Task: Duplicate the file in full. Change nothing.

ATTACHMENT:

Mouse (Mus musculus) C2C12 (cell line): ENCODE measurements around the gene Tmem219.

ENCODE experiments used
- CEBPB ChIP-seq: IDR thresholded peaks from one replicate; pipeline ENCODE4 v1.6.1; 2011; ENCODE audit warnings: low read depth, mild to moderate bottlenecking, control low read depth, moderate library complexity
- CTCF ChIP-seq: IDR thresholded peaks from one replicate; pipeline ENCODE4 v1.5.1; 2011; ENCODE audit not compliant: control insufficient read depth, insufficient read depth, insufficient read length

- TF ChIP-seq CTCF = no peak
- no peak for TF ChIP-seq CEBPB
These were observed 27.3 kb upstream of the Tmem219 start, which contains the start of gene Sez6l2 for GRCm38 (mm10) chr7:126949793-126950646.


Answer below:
Mouse (Mus musculus) C2C12 (cell line): ENCODE measurements around the gene Tmem219.

ENCODE experiments used
- CEBPB ChIP-seq: IDR thresholded peaks from one replicate; pipeline ENCODE4 v1.6.1; 2011; ENCODE audit warnings: low read depth, mild to moderate bottlenecking, control low read depth, moderate library complexity
- CTCF ChIP-seq: IDR thresholded peaks from one replicate; pipeline ENCODE4 v1.5.1; 2011; ENCODE audit not compliant: control insufficient read depth, insufficient read depth, insufficient read length

- TF ChIP-seq CTCF = no peak
- no peak for TF ChIP-seq CEBPB
These were observed 27.3 kb upstream of the Tmem219 start, which contains the start of gene Sez6l2 for GRCm38 (mm10) chr7:126949793-126950646.